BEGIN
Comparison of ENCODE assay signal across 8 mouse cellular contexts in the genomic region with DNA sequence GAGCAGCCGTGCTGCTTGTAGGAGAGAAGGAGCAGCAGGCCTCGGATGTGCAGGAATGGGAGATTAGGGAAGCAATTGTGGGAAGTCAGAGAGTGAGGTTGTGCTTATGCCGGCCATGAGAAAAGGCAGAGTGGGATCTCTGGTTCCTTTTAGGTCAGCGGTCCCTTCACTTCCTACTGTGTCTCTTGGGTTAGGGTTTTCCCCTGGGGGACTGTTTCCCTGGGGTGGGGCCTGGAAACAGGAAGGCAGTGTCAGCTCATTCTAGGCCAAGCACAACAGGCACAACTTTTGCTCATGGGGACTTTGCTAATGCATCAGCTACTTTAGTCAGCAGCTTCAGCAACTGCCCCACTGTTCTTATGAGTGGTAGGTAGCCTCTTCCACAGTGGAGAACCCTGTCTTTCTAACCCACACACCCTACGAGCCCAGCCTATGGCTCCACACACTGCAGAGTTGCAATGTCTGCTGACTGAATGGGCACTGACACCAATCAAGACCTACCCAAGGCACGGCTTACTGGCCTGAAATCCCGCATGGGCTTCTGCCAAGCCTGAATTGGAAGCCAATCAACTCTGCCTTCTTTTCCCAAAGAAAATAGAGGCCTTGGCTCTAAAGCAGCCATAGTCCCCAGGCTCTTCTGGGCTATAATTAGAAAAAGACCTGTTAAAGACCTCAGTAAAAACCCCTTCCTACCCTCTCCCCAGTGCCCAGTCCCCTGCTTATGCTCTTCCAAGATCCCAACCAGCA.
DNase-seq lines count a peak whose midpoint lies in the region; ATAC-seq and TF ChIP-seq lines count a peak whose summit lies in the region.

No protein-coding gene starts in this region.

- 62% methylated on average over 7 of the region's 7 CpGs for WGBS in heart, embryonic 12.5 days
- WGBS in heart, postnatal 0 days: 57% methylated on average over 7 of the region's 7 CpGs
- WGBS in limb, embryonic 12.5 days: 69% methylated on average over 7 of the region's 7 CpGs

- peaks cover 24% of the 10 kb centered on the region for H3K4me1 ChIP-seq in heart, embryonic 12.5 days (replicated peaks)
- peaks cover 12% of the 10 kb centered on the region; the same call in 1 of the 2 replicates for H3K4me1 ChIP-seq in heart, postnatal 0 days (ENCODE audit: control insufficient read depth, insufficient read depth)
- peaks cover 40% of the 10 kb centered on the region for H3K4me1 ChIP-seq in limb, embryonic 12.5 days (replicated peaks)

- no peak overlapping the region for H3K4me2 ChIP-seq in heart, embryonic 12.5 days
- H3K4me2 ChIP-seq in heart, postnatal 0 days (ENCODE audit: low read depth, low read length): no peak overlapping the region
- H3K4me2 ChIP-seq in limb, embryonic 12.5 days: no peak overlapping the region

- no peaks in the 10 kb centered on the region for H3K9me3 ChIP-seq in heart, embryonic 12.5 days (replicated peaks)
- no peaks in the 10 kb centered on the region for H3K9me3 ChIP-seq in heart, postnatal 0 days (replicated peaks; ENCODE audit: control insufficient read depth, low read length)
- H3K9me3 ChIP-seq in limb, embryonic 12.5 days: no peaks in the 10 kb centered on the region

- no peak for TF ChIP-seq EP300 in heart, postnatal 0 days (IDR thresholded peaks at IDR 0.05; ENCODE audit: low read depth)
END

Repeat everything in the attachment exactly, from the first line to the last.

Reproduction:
Comparison of ENCODE assay signal across 8 mouse cellular contexts in the genomic region with DNA sequence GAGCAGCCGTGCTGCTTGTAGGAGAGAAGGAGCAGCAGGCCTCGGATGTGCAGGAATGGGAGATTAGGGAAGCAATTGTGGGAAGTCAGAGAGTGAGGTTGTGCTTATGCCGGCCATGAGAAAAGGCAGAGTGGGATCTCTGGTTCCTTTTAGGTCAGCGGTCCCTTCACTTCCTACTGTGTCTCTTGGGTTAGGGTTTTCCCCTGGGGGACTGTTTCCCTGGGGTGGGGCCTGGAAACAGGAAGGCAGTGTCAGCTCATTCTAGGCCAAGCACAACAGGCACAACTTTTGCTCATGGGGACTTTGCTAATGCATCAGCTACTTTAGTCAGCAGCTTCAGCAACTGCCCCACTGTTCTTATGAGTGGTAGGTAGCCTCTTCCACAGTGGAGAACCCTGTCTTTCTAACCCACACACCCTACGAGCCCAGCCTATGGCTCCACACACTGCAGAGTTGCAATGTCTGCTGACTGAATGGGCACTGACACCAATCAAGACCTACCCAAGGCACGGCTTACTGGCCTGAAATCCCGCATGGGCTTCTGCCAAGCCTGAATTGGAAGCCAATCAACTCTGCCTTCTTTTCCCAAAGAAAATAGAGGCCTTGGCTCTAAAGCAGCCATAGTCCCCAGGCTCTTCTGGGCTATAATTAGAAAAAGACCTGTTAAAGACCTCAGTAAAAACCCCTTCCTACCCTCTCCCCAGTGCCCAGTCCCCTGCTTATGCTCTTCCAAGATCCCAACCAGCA.
DNase-seq lines count a peak whose midpoint lies in the region; ATAC-seq and TF ChIP-seq lines count a peak whose summit lies in the region.

No protein-coding gene starts in this region.

- 62% methylated on average over 7 of the region's 7 CpGs for WGBS in heart, embryonic 12.5 days
- WGBS in heart, postnatal 0 days: 57% methylated on average over 7 of the region's 7 CpGs
- WGBS in limb, embryonic 12.5 days: 69% methylated on average over 7 of the region's 7 CpGs

- peaks cover 24% of the 10 kb centered on the region for H3K4me1 ChIP-seq in heart, embryonic 12.5 days (replicated peaks)
- peaks cover 12% of the 10 kb centered on the region; the same call in 1 of the 2 replicates for H3K4me1 ChIP-seq in heart, postnatal 0 days (ENCODE audit: control insufficient read depth, insufficient read depth)
- peaks cover 40% of the 10 kb centered on the region for H3K4me1 ChIP-seq in limb, embryonic 12.5 days (replicated peaks)

- no peak overlapping the region for H3K4me2 ChIP-seq in heart, embryonic 12.5 days
- H3K4me2 ChIP-seq in heart, postnatal 0 days (ENCODE audit: low read depth, low read length): no peak overlapping the region
- H3K4me2 ChIP-seq in limb, embryonic 12.5 days: no peak overlapping the region

- no peaks in the 10 kb centered on the region for H3K9me3 ChIP-seq in heart, embryonic 12.5 days (replicated peaks)
- no peaks in the 10 kb centered on the region for H3K9me3 ChIP-seq in heart, postnatal 0 days (replicated peaks; ENCODE audit: control insufficient read depth, low read length)
- H3K9me3 ChIP-seq in limb, embryonic 12.5 days: no peaks in the 10 kb centered on the region

- no peak for TF ChIP-seq EP300 in heart, postnatal 0 days (IDR thresholded peaks at IDR 0.05; ENCODE audit: low read depth)